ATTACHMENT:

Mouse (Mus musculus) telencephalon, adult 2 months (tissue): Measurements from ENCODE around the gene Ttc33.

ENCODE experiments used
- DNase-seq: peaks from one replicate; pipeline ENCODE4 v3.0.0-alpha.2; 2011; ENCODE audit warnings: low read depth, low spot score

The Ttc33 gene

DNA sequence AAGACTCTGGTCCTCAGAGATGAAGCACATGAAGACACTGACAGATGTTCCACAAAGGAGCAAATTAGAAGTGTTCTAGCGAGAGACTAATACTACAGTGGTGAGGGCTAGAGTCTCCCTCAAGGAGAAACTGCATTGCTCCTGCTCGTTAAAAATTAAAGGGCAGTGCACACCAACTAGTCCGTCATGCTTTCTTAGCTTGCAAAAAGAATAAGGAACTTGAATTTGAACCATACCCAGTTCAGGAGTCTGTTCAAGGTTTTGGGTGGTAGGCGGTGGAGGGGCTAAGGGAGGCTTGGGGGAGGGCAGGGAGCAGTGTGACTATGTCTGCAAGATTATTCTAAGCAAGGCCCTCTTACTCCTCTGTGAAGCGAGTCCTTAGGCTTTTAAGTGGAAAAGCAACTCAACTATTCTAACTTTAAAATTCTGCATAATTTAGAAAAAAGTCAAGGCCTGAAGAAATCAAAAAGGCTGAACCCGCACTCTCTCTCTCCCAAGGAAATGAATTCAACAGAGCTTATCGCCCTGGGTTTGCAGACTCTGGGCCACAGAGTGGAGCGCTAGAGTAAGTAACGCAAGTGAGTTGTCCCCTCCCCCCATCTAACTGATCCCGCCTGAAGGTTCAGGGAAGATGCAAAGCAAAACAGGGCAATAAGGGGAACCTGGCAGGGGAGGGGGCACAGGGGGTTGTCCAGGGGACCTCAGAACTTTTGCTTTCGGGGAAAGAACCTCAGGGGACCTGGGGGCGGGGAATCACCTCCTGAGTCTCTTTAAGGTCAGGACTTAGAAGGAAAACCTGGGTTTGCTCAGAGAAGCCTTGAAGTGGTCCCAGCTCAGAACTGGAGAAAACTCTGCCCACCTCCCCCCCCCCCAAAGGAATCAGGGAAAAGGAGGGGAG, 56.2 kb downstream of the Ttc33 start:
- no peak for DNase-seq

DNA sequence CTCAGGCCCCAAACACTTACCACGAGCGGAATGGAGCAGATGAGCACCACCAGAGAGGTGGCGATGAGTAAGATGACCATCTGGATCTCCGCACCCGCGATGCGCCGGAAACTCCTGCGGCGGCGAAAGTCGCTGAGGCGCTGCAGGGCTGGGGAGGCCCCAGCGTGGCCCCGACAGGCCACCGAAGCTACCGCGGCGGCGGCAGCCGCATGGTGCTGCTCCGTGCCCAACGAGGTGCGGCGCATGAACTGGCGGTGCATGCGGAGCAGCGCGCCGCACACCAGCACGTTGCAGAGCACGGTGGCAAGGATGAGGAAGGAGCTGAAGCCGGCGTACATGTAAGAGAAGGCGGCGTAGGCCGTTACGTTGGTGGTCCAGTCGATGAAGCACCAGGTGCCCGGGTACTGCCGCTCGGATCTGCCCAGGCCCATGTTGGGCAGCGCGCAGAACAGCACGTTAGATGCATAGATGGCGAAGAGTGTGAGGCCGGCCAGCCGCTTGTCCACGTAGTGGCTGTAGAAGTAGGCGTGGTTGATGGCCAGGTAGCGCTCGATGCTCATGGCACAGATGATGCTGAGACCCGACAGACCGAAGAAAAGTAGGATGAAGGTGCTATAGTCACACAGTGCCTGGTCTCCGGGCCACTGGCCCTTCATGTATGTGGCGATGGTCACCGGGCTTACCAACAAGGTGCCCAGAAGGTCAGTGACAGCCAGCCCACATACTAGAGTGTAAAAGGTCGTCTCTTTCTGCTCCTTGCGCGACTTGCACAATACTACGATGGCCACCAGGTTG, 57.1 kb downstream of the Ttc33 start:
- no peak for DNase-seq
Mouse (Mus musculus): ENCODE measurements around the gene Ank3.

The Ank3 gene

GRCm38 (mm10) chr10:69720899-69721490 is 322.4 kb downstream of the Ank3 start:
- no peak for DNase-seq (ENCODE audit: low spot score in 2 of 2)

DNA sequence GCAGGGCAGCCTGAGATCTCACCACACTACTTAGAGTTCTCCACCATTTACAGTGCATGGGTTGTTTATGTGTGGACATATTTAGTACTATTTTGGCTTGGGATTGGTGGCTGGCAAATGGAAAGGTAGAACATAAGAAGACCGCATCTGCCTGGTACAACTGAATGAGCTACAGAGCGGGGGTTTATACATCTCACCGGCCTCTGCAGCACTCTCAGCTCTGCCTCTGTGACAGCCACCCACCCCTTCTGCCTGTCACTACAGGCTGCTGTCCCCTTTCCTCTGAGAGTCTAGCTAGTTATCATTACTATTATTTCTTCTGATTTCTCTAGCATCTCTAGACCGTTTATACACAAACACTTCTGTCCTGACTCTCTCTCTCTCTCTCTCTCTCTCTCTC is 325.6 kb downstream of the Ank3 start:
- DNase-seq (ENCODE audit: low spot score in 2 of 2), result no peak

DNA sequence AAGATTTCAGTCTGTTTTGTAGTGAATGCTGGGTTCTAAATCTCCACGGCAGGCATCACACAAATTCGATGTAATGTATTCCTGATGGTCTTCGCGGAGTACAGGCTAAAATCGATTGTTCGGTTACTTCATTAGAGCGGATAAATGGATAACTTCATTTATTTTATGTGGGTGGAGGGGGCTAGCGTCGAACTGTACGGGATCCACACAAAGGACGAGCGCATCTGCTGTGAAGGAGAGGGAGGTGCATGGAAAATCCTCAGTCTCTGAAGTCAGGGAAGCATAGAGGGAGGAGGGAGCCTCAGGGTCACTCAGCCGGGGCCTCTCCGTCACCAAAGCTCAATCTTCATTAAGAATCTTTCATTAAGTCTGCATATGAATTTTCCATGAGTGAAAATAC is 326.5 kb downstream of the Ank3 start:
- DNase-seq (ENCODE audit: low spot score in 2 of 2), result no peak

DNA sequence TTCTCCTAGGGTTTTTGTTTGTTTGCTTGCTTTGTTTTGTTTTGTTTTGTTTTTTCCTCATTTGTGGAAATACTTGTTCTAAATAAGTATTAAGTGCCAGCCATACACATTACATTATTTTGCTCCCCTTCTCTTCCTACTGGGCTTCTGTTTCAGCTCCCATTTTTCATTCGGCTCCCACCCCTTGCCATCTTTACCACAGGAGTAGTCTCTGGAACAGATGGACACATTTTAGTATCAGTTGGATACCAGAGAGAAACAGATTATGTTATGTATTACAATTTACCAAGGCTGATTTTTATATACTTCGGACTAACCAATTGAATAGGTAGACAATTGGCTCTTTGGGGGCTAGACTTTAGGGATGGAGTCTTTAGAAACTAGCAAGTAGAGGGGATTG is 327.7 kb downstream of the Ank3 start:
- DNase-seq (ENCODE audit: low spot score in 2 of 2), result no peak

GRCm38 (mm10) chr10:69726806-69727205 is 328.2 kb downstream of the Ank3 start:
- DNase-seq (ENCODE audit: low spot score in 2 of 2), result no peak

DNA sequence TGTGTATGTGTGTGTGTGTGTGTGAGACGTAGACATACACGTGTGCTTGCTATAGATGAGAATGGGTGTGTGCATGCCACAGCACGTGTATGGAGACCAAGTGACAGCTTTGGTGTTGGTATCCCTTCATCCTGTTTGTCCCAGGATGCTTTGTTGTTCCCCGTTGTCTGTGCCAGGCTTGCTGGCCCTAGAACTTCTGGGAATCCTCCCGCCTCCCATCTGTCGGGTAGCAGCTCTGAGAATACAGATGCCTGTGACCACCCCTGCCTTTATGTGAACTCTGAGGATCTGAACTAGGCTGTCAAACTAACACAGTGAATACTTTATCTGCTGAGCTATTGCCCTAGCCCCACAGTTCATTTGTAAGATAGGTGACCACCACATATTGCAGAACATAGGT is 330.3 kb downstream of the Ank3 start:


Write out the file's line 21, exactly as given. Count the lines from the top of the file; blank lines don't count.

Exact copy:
DNA sequence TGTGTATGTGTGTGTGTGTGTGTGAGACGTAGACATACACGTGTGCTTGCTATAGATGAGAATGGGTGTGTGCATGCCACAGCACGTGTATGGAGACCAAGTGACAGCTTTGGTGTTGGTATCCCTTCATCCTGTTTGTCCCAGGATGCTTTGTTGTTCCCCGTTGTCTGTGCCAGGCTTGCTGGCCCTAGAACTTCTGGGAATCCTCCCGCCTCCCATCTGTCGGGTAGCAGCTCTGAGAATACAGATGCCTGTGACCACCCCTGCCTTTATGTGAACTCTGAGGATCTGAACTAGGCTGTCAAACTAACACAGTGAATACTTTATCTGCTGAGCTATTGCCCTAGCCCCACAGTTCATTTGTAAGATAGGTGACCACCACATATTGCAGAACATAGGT is 330.3 kb downstream of the Ank3 start: